If you are suffering from chronic pain as a result of a work-related accidental injury or an occupational disease you contracted in the course of performing your job duties, you're entitled to workers' compensation benefits in South Carolina. Workers' comp provides no-fault insurance coverage for employees who are hurt or become ill on the job.
If your claim is accepted by your employer's insurance company, all your medical expenses and two-thirds of your lost wages should be reimbursed. The insurer, however, is likely to challenge very expensive or complicated claims, and a claim for an ongoing condition like chronic pain is apt to be both expensive and complicated.
Occupational Illness Is Hard to Prove
An accidental on-the-job injury is generally easy to substantiate. It occurs at one particular moment in time, perhaps in front of witnesses, and there is often visible evidence that you're hurt. An ongoing occupational illness like chronic pain, however, is harder to prove. The insurance company might deny your claim, insisting that your pain was not caused by the performance of your job duties or is the result of a pre-existing condition. When this happens, the burden is on you to prove the insurer wrong. Doing so generally requires the services of a workers' comp attorney.
What Is Complex Regional Pain Syndrome (CRPS)?
CRPS can arise as a delayed reaction to an injury for which you've already been treated. The injury itself might have healed, but you continue to experience pain after you've reached maximum medical improvement (MMI) and your doctor has released you to return to work.
Types of CRPS
CRPS-1, sometimes called reflex sympathetic dystrophy (RSD), results from strains, burns, or tears in soft tissues like muscles, ligaments, tendons, and skin. It can lead to chronic arthritis, tendonitis, or bursitis.
CRPS-2, sometimes called causalgia, results from an impact to or penetration of a major nerve group. It might surface as soon as you're injured or remain dormant for months afterward.
Fibromyalgia is characterized by weakness, muscle spasms, and extreme sensitivity to touch or pressure.
Symptoms of CRPS
CRPS symptoms include:
- Swelling and stiffness of joints
- Muscle spasms or atrophy
- Abnormal skin color or texture
- Sensitivity to touch or extreme temperatures
- Burning or throbbing pain in the affected area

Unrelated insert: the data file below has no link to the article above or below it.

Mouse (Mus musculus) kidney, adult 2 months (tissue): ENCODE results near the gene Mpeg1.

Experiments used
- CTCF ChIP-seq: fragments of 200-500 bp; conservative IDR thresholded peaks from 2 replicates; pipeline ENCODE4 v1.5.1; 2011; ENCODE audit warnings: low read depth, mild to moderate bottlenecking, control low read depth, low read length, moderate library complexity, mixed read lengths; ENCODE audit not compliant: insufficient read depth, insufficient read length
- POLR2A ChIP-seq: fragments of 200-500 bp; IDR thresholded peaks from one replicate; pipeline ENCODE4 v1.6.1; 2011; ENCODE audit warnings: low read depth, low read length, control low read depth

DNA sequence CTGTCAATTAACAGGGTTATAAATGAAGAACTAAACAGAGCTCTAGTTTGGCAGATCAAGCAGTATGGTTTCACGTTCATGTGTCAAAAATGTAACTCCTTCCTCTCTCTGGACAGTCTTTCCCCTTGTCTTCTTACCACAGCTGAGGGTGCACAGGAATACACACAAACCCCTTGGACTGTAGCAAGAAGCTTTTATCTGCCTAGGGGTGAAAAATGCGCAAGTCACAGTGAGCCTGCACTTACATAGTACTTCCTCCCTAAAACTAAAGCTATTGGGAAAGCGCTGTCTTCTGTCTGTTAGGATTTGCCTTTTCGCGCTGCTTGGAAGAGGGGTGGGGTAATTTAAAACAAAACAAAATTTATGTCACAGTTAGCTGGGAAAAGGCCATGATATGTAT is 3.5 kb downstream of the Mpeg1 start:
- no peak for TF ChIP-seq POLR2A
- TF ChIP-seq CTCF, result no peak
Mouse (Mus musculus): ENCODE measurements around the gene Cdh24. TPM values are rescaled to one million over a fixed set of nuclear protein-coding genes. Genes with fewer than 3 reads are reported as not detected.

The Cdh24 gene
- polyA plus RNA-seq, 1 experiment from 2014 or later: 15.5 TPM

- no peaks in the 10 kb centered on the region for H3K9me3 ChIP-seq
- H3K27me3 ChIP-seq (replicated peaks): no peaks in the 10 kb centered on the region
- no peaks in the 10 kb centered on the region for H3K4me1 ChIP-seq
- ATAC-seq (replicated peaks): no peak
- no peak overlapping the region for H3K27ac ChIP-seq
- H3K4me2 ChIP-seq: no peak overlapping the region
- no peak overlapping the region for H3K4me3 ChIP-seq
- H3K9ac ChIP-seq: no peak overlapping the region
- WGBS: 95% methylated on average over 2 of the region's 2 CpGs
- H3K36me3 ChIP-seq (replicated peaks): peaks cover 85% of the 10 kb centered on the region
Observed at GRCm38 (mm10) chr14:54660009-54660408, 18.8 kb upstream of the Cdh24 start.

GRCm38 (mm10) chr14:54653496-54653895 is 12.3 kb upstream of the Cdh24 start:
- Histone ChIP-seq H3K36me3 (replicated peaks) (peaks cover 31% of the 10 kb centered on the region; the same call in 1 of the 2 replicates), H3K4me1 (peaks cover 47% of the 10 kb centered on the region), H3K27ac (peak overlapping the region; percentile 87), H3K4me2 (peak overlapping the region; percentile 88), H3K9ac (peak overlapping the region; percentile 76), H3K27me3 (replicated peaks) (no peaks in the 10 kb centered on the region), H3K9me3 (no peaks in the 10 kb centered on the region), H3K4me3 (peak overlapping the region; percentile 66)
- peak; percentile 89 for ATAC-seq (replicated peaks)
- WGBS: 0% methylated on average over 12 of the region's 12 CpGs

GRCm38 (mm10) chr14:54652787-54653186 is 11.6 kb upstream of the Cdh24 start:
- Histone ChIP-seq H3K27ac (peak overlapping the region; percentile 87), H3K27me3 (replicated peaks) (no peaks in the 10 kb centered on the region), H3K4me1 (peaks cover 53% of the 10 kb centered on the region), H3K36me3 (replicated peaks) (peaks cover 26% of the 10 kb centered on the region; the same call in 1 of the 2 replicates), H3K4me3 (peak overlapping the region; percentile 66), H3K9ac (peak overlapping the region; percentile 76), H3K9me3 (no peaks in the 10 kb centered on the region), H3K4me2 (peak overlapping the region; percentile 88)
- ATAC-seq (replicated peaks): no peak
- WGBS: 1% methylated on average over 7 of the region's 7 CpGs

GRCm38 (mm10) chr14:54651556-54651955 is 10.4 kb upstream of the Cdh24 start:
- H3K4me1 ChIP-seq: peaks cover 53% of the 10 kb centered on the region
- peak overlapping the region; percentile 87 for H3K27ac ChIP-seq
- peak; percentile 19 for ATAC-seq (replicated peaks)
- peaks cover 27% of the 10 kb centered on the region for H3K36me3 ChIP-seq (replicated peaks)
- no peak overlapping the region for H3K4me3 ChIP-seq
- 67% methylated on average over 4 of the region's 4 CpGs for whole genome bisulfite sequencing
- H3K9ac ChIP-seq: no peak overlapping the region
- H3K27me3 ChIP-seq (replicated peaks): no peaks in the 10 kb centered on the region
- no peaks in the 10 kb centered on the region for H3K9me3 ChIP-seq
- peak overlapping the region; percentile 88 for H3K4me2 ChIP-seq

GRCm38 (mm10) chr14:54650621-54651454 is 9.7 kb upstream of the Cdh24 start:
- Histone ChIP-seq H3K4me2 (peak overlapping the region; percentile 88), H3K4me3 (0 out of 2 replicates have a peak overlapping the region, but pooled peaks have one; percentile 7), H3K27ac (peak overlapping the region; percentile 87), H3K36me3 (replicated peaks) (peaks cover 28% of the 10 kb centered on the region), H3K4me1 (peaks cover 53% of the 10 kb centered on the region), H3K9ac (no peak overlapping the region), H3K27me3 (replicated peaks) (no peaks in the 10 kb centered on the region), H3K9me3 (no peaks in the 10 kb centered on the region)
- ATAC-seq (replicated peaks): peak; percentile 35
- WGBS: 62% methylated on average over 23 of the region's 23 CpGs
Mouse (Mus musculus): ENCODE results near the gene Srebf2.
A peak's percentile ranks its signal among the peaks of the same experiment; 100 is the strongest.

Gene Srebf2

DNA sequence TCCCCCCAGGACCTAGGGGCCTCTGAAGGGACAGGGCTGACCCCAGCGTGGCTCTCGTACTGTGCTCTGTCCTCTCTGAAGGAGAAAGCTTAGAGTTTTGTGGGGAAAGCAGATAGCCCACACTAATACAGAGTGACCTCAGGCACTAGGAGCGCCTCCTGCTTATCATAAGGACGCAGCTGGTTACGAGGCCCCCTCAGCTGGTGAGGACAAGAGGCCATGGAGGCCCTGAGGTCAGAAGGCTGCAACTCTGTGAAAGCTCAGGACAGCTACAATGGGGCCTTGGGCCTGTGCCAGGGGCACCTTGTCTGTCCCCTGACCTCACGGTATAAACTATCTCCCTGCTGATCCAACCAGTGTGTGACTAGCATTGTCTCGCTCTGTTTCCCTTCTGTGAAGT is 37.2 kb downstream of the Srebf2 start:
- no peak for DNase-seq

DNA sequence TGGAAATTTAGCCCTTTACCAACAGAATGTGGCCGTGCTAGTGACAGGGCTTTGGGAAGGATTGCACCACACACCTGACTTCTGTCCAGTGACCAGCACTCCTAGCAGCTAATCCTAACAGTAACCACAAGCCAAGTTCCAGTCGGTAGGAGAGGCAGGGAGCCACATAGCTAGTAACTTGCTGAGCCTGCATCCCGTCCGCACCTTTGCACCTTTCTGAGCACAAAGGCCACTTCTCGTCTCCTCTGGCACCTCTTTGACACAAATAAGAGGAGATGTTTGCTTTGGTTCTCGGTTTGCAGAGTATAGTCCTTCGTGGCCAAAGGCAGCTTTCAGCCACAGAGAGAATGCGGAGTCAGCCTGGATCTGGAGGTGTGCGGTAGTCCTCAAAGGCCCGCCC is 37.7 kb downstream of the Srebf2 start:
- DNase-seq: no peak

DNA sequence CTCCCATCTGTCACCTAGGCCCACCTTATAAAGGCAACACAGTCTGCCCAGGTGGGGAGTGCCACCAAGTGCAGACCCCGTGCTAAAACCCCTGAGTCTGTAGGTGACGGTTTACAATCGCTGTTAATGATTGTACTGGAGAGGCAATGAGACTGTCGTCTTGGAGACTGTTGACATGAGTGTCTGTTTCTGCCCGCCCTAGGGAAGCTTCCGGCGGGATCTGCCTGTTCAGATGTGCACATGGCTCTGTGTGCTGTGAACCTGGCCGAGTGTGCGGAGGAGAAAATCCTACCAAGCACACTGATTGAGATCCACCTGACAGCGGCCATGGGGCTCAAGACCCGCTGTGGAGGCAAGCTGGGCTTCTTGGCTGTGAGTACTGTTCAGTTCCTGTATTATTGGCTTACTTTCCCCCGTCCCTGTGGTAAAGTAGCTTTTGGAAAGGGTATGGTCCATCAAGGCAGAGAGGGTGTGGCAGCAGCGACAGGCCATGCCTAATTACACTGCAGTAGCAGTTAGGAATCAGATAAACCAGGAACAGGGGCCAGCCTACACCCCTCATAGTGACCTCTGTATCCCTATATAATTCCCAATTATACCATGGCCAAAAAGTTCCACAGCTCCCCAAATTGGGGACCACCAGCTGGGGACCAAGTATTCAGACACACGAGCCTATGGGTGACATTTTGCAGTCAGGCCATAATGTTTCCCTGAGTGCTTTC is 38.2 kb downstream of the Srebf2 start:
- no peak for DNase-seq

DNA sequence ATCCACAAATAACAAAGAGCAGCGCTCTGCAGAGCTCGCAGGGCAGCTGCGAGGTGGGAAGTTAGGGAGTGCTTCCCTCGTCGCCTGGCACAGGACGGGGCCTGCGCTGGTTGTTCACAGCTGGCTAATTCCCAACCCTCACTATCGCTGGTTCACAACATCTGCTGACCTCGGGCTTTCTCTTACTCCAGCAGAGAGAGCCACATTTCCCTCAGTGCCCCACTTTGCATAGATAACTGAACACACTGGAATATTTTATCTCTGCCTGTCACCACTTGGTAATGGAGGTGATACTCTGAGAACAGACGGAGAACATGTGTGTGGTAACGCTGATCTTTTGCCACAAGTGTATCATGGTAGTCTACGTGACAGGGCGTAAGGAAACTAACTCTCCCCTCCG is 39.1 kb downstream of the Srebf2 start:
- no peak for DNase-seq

- Changes in hair or nail growth
- Contraction of tendons and muscles
If you're displaying such symptoms after you've already been awarded benefits for your original injury, it's not easy to persuade the insurer that you're still afflicted. You might be accused of trying to "double dip" and have your claim for CRPS denied.
Treatment of CRPS, which is usually carried out by a physician specializing in pain management, includes stimulation of the spinal cord, nerve blocks, physical therapy, medication, and psychotherapy.
CRPS Is Hard to Diagnose
The first diagnosis of CRPS dates back to the 1800s, but today there is still no reliable diagnostic test for this condition. Its symptoms vary from one victim to another and often change as the syndrome goes on. The systematic elimination of other conditions for which there are diagnostic tests is often the only way for doctors to reach a diagnosis of CRPS, which can continue for the long term or even for life in some cases. Because you might suffer debilitating chronic pain and require medical treatment for an unknown period of time, it's important that you do everything possible to prove your workers' comp claim for CRPS.
How an Attorney Can Help
If you're still suffering chronic pain and perhaps trying to return to your job or to a "light duty" position after a work injury, you might find it difficult or impossible to stand up to an employer or insurer that disputes or denies your CRPS claim. In such circumstances, a lawyer can help you in a number of ways. Your attorney can assist with the following:
- Organize and present medical evidence to prove you're suffering from chronic pain
- Introduce statements or testimony from expert witnesses to prove that your ongoing pain is work-related
- Arrange a conference with your employer and the insurance company if your claim is disputed
- Request a review of your claim or a hearing to appeal your claim denial before the South Carolina Workers' Compensation Commission (SCWCC)
- File an appeal with the South Carolina Court of Appeals if your claim is still denied
Having strong legal representation shows the insurer you're not going to back down.
Have You Been Injured On The Job In Mt. Pleasant, South Carolina?
If you've been hurt at your job you can speak with a workers' compensation lawyer. Please contact us online or call our Mt. Pleasant office directly at 843.488.3226 to schedule your consultation. We are also able to meet clients at our Conway, Myrtle Beach, Murrells Inlet, Charleston, North Myrtle Beach, Florence or North Charleston office locations.